After his presentation at Capsule, we speak to London's Matthew Miller about exhibiting in NYFW:M alongside exclusive imagery from Kalen Hollomon
Last week saw the inaugral edition of New York Fashion Week: Men's; an opportunity for the city that never sleeps to dedicate itself to menswear collections. Previously combined with the womenswear schedule and finally given a space of their own, it marked a significant evolution in the ever-expanding fashion calendar – and, as Thom Browne stated, was a chance to "re-introduce people to the level of tailoring that can actually be done here in the US." But it wasn't only the home-grown talents that were exhibiting; alongside the Calvin Kleins, Thom Brownes and Rag & Bones appeared London's Matthew Miller: a man whose dystopian manifestos have been subject to industry acclaim ever since he made his way onto the London Collections: Men schedule.
Miller showed in New York as part of Capsule's tradeshow presentation – an initiative founded in 2007 with, as co-founder Minya Quirk says, "a commitment to emerging, progressive designers and brands." Showcasing other London-based designers like Kit Neale and James Long, Quirk explained, "We've been paying close attention to London and the great design coming out of that city for a few years now – there's both radical experimentation and new takes on the traditional, plus a general excitement and embracing of newness happening there; the success and energy around London Collections: Men is just one indication."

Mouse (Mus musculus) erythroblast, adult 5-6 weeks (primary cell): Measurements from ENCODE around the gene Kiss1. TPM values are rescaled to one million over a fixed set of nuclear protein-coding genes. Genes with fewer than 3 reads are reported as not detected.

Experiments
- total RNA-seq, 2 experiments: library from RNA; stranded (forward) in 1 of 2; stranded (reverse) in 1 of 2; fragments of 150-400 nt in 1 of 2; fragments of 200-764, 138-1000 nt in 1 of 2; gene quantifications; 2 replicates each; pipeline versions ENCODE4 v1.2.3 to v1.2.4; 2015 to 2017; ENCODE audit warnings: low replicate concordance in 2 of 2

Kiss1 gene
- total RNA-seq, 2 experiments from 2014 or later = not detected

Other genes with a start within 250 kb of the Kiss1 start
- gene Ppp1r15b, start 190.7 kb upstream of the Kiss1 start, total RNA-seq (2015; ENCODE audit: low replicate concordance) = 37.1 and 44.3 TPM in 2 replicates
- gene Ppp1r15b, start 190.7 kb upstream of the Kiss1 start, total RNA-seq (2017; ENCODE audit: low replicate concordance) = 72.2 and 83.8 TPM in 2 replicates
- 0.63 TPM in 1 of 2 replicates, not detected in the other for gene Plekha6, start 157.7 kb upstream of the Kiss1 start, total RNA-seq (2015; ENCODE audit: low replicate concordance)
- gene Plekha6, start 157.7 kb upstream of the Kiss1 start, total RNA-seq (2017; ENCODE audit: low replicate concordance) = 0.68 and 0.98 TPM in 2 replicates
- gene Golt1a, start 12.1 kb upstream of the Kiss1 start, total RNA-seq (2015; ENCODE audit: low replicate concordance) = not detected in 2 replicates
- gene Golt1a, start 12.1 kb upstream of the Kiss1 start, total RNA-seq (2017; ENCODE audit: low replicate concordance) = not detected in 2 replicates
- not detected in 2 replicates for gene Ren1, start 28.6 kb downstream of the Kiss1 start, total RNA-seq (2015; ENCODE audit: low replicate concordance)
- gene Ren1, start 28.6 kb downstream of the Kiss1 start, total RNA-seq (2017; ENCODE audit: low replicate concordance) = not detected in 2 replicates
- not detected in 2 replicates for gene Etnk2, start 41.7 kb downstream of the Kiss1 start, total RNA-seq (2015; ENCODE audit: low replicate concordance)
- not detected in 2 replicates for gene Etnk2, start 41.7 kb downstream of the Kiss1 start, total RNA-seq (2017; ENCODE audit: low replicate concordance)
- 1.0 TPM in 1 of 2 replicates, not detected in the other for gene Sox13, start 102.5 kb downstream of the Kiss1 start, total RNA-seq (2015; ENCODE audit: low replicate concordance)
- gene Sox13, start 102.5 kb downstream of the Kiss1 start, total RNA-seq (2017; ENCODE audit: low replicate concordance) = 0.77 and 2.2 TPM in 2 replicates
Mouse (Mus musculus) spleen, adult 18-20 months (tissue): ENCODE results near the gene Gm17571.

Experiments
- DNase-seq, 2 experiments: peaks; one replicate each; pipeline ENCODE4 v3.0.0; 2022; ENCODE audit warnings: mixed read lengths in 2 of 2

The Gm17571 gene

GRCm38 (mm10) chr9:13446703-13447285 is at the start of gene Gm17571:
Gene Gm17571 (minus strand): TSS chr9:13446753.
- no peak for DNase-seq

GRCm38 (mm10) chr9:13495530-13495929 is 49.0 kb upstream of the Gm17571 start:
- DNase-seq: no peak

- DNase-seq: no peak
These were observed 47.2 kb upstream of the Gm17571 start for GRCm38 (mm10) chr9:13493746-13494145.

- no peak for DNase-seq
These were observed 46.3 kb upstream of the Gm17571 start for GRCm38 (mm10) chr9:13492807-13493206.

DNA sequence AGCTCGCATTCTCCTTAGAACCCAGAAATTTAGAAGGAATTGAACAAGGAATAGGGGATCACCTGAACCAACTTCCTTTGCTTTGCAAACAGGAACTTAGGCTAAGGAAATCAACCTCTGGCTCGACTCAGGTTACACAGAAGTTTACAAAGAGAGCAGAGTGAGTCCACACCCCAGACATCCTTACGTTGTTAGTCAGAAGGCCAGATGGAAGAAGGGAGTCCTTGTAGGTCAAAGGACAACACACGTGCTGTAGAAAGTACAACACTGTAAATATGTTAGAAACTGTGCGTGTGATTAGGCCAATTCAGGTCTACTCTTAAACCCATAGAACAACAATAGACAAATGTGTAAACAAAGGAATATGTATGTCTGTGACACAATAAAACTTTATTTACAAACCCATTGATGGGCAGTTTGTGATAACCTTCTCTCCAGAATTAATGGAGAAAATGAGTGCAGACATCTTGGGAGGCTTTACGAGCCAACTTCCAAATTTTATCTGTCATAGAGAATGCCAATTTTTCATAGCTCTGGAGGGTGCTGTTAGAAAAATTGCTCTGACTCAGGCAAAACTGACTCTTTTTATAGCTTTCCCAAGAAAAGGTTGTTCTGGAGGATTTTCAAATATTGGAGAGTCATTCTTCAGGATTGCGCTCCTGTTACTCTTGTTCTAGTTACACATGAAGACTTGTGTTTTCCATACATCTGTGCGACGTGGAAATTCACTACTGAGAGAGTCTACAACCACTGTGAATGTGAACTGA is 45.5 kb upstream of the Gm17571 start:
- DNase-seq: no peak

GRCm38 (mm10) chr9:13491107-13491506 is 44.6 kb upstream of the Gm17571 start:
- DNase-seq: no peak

And this is clearly the momentum that NYFW:M is building upon; only three-years-old and the LCM schedule is already an industry staple for not only the discovery of emerging talent, but also the shows of big names like Burberry and Alexander McQueen. We spoke to Miller to find out how the New York atmosphere compared to back home and how he managed to show two cross-Atlantic presentations in such rapid succession, alongside exclusive imagery from Kalen Hollomon.
On New York versus London...
"New York is an incredible city, it has a real energy to it. When it came to showing the collection, it was a completely new experience – for example, everyone in London shoot shows on their phones, iPads and any digital devices that hook up to social media. In New York, everyone carries a full-on telescopic camera. It a completely different vibe as well, more business."
On adapting the collection for an American audience...
"For the New York show, the collection was styled slightly differently. I utilised elements that I didn't show in London – things that weren't necessary to show the London audience because they’ve seen it before. I knew when I was showing in New York that the audience would be one that wasn't necessarily educated in what I have done in the past, so you kind of have to set everything back to zero."
On the collection itself...
"The collection is based on restriction and control, and how that can crush and twist around the human form. Destroy to create. 'Born to Fail' isn’t necessarily a negative statement; I actually see positivity, modernity and a fuck you attitude in those three simple words. It says to me, 'you have nothing to lose. So get on with it.'"